"Samsung Galaxy International Lottery Board" Email Scam

If you have received the fraudulent e-mail below or something similar: "Samsung Galaxy International Lottery Board," please do not follow the instructions in it because it is a lottery scam. There is no Samsung lottery and the fake email message was sent by cyber-criminals/scammers. Sending your personal information to these cyber-criminals will only help them rip you off. Every month, thousands of these email messages are sent out by scammers to trick their potential victims into stealing their personal information and/or sending money.

Samsung Galaxy International Lottery Board Email Scam

The Lottery Scam Email

Samsung Galaxy International Lottery Board
London – United Kingdom
Samsung Galaxy Funds Claims Office
Tel: +447017036148

For Your Attention Our Lucky Winner

You have been awarded the sum of $7,000.00 (seven hundred thousand us dollars) and 1 samsung galaxy mobile phone by the samsung galaxy lottery board. This online lottery had been held through collections of emails address via the internet as there were no sales of tickets in this category.

We are happy to inform you that the committee has gone through your claim form and all your claim verifications had been completed and the confirmation had been acknowledged. We have already finalized the formalities and our paying bank has issued a certified bank draft which a bank officer shall be sent to your country to make the clearance of the draft into your account when he arrives in your country.

He will arrive in your country as the draft has been dispatched by the barclays bank and the name of the bank delivery officer that will be coming to your country is mr. Kelvin mac so you are advised to cooperate with him to ensure a speedy transfer of the above said funds into your account in your country.

So we await the confirmation of the following in other to ensure a safe delivery of the draft to your home without any delay whatsoever.

Full name: --------
Full address: -----
Mobile no: --------
Age & sex: --------
Country: ----------

We the entire board of the samsung galaxy international lottery says a happy congratulation to you while we wait for your urgent response.

Yours faithfully,
Dr. Jerry louise
Email: samgx.s4 @qjg.co
Prize release officer

Samsung galaxy lottery international

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Comments, Questions, Answers, or Reviews

Comments (Total: 501)

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February 25, 2023 at 3:15 AM by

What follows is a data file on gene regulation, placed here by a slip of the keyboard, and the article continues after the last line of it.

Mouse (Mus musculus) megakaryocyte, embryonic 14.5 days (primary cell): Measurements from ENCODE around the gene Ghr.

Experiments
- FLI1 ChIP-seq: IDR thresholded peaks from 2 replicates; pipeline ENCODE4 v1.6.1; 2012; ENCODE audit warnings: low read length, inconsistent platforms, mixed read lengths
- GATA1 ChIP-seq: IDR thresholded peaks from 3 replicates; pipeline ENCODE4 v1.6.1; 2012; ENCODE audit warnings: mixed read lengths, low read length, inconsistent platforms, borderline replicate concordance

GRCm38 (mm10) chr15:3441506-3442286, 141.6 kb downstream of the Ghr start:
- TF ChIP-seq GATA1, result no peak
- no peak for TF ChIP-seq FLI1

"Samsung Galaxy International Lottery Board" Email Scam
an anonymous user from: Paramaribo, Suriname

Hallo my name is polion hensley. a samsung agent tag me that I won $500000. a sunsung mobile and a car . but I must do a delivering fees $1500. I want to known if t true or a scam .


September 14, 2023 at 12:57 AM by
"Samsung Galaxy International Lottery Board" Email Scam
an anonymous user from: Goma, Nord-Kivu, Democratic Republic of the Congo

C'est faux, c'est une Totale arnaque

It's false, it's a total scam


February 25, 2023 at 8:36 AM by
"Samsung Galaxy International Lottery Board" Email Scam

It is a scam.


February 1, 2023 at 8:28 PM by
"Samsung Galaxy International Lottery Board" Email Scam
an anonymous user from: Port of Spain, Trinidad, Trinidad and Tobago

Good night, this is Selwyn Edwards I have been contacted by Samsung saying that I want 800,000 US dollars just would like to know if that is true or not


February 2, 2023 at 6:47 AM by
"Samsung Galaxy International Lottery Board" Email Scam

It is not true, it is a scam.


January 2, 2023 at 8:00 PM by
"Samsung Galaxy International Lottery Board" Email Scam
an anonymous user from: Gombe, Kinshasa, Kinshasa, Democratic Republic of the Congo

Received this:


Numéro de jeton de vérification: #SM6253

À l'attention de: Cher gagnant,

Nous avons reçu votre e-mail en relation avec la notification gagnante quI a été envoyée à votre mobile après vérification de votre numéro de jeton: # SM6253. Votre numéro de téléphone mobile a reçu 250000,00 $ (deux cent cinquante mille dollars des États-Unis d'Amérique) et SAMSUNG GALAXY S20 5G UW par UK-USA SAMSUNG Mobile Award Promotion quI a eu lieu ce mois-cI à notre siège social de Samsung à 1000 Hillswood Dr, Lyne, Chertsey KT16 0PS, Royaume-Uni.

Votre numéro de téléphone attaché au numéro de billet: UK-094518-6253SM le tirage gagnant: 07/13/20/27/33/36 / Bonus Ball: 48 / quI vous a par la suite remporté la loterie dans la 2ème catégorie.

Vous avez donc été approuvé pour réclamer une somme totale de 250000,00 $ (deux cent cinquante mille dollars américains) Il s'agit d'un prix total en espèces de 25000000,00 millions de dollars, partagé entre les cent (100) premiers heureux gagnants de cette catégorie au monde. -large.

Ce programme a été rendu possible par 100 entreprises multinationales dans le monde, pour éradiquer la faim et la pauvreté à travers le monde. En conformité avec les organismes de parrainage, vous devez effectuer une remise d'une partie de votre fonds gagné, pas moins de 10 pour cent, après avoir reçu votre allocation à une organisation caritative.

Notre banque payante STANDARD CHARTERED BANK LONDON UK commencera immédiatement le processus pour faciliter le déblocage de vos fonds dès que vous contactez notre banque et assurez-vous de suivre leurs instructions avant 10 jours sur la base de nos accords. Tous les participants ont été sélectionnés au hasard dans la base de données de l'opérateur mondial de télécommunications mobiles via un système de loterie informatique et extraits de plus de 10 000 000 d'entreprises.